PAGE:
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UI student receives first waiver to wear turban, beard with ROTC uniform

Virk IMG
Justin A. Torner/Justin Torner - Staff Photograph
Office of Strategic Communication
Cadet Gursharan Virk, a sophomore information assurance major at Detachment 255 at University of Iowa, is now allowed to wear Sikhism ceremonial accessories and abide by the religion’s grooming standards, which includes wearing a turban, necklace and bracelet, while having an uncut beard, in observation of his faith.

A University of Iowa student in the Air Force ROTC program is the first cadet in the country to get a waiver to wear a beard and turban while in uniform.

Gursharan Virk applied for waivers so he didn’t have to choose between his Sikh faith and his dream career of being a pilot.

“The beard did not take that long — the beard waiver came in pretty quick — I think within a month or two. But the waiver from my turban took about eight to nine months to get completely approved,” Virk says. “I had to turn in a letter explaining why it was important and why, what it meant to me. And then I had an interview with the Air Force chaplain.”

He says the meeting with the Air Force Chaplin was more like a conversation on why it’s important to him.

“I had to turn in a letter explaining why it was important and why, what it meant to me."
Gursharan Virk

”Sikhs wear turbans basically…. you stand out in a crowd. And historically, Sikhs used to be people who help out others, where there’s a need. Our basic rules are just caring for humanity, in general,” Virk explains.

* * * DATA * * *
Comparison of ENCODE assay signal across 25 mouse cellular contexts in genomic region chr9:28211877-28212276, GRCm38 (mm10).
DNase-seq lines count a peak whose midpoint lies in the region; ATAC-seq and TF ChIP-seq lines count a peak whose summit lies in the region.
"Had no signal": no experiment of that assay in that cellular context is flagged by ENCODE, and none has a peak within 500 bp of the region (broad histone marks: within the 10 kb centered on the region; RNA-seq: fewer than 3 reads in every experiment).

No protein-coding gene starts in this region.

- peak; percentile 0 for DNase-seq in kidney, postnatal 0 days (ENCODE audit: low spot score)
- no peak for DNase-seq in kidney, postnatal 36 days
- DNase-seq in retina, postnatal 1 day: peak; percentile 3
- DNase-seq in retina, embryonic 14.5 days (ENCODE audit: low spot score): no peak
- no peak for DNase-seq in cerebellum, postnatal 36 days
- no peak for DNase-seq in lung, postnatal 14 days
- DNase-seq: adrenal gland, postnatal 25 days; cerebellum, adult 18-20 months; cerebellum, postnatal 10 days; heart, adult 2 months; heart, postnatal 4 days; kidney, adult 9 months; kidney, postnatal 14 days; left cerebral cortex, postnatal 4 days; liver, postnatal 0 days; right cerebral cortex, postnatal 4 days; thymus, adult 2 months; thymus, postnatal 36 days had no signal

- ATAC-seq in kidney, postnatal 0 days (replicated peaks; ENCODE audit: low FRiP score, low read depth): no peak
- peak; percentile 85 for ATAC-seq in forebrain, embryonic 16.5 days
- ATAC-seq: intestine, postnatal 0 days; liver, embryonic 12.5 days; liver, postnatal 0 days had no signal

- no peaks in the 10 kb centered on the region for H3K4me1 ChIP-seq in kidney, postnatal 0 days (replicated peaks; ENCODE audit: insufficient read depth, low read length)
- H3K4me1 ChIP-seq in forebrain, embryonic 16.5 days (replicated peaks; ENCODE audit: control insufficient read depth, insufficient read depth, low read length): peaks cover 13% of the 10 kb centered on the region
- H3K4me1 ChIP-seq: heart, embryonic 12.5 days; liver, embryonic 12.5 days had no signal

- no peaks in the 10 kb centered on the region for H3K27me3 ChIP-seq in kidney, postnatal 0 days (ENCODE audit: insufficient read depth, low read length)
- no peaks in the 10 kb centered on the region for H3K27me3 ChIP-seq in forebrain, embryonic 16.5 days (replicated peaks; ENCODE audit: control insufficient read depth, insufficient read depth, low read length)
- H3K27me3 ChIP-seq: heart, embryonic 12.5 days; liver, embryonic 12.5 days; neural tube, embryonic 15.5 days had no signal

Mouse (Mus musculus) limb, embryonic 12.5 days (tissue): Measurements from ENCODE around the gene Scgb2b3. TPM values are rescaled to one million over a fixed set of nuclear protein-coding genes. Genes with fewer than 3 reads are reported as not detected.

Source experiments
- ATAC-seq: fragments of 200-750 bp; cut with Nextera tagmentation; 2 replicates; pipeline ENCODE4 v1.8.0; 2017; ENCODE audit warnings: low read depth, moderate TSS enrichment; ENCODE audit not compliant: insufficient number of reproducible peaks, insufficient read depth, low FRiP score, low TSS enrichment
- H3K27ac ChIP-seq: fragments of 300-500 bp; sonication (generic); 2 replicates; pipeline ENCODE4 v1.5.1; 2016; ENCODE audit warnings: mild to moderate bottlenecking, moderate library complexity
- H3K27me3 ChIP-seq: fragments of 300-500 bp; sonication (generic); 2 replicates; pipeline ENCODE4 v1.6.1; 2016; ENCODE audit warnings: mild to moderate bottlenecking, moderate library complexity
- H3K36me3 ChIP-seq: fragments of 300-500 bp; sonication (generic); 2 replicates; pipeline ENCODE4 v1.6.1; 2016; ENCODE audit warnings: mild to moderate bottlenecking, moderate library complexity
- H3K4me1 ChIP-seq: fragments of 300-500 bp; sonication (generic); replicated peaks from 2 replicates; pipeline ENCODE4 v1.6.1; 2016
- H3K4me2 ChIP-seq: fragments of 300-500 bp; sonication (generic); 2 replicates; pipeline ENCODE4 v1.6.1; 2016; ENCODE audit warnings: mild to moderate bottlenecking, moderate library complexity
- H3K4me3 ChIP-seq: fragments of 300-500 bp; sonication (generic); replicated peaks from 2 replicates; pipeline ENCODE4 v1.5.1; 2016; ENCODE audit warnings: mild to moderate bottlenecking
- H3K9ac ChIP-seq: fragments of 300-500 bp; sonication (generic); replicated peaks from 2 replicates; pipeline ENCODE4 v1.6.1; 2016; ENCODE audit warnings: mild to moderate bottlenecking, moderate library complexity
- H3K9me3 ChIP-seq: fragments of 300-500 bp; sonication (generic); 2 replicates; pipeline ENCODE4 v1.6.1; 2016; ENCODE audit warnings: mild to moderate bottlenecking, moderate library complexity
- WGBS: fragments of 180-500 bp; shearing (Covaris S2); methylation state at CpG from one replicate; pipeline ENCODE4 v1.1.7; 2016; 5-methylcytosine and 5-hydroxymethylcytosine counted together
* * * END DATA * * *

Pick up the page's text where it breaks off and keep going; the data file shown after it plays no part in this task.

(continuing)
Part of being in the military is wearing the same uniform and being part of the team. Virk says he understands that concept, but doesn’t think the accommodations will change anything.

“We are all pretty close, I haven’t felt anything at all. So I don’t think it’s going to be an issue because and as for the uniform as well, like I’m in regulations,” he says.

Virk was born in Des Moines, and then his family moved to India while he was still young. He returned to the U.S. for the start of his junior year at Waukee High School. Virk is a junior at Iowa and is hoping to become a pilot and fly bombers when he graduates — but would take any pilot spot offered.

“Pilot slots have always been very competitive. So it is a very competitive process to get one. So I’m in that process right now, basically making up my profile right now," Virk says. "I had a couple of tests I had to give. And basically, they send my entire profile to the big pilot board.”

He should l know by next summer if he gets one of the coveted pilot slots. If the pilot position doesn’t work — Virk wants to be a combat systems officer.

Dar Danielson